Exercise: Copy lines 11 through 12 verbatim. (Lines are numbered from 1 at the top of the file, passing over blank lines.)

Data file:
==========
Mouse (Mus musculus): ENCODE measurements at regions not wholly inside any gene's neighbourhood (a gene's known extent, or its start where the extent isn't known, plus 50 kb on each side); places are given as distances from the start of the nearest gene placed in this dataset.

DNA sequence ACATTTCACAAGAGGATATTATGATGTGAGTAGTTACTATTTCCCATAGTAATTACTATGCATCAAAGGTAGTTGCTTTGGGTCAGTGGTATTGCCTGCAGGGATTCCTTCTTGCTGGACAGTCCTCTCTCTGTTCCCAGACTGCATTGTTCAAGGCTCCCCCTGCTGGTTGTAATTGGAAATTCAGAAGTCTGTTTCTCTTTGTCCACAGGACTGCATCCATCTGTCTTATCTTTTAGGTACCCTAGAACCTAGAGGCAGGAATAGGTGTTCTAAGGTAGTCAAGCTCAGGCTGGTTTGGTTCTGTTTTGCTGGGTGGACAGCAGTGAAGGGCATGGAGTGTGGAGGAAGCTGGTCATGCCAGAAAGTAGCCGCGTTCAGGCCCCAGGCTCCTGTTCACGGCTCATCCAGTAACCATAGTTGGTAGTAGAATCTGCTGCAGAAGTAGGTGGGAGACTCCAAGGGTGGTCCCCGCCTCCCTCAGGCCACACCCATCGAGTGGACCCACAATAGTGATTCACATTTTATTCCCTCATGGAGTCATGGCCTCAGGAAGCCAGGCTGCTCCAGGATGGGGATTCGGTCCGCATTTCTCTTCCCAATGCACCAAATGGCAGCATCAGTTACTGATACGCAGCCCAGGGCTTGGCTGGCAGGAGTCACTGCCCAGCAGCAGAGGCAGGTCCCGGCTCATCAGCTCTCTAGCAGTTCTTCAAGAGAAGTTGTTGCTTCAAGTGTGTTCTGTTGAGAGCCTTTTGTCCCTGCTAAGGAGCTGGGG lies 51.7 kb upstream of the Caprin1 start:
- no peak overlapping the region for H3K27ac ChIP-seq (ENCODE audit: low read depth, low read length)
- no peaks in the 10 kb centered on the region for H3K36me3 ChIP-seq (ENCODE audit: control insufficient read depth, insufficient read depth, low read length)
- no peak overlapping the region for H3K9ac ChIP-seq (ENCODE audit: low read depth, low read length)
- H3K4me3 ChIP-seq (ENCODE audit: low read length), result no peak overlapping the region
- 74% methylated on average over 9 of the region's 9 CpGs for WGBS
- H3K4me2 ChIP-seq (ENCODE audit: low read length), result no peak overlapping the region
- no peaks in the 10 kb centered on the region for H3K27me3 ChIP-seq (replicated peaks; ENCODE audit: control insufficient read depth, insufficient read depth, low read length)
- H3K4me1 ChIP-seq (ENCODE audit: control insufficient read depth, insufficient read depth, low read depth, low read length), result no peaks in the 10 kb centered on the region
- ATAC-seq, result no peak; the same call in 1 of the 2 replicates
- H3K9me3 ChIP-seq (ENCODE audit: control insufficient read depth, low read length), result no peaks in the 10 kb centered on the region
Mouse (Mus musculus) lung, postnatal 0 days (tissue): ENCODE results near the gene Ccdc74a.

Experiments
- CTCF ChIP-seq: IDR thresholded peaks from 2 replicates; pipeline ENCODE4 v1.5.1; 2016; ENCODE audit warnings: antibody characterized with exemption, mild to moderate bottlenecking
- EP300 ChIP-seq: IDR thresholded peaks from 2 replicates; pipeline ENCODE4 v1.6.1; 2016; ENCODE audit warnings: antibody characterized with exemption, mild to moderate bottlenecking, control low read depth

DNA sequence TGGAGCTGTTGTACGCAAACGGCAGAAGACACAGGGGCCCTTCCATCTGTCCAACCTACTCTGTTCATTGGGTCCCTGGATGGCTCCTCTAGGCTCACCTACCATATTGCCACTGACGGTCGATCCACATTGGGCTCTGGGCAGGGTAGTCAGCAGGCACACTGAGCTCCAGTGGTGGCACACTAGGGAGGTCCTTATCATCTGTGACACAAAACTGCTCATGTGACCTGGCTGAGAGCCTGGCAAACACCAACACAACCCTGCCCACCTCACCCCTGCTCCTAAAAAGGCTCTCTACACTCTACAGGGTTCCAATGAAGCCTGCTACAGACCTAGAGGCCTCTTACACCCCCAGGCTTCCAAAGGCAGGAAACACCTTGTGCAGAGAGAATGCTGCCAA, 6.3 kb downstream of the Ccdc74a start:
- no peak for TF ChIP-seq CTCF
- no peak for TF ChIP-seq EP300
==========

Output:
- ATAC-seq, result no peak; the same call in 1 of the 2 replicates
- H3K9me3 ChIP-seq (ENCODE audit: control insufficient read depth, low read length), result no peaks in the 10 kb centered on the region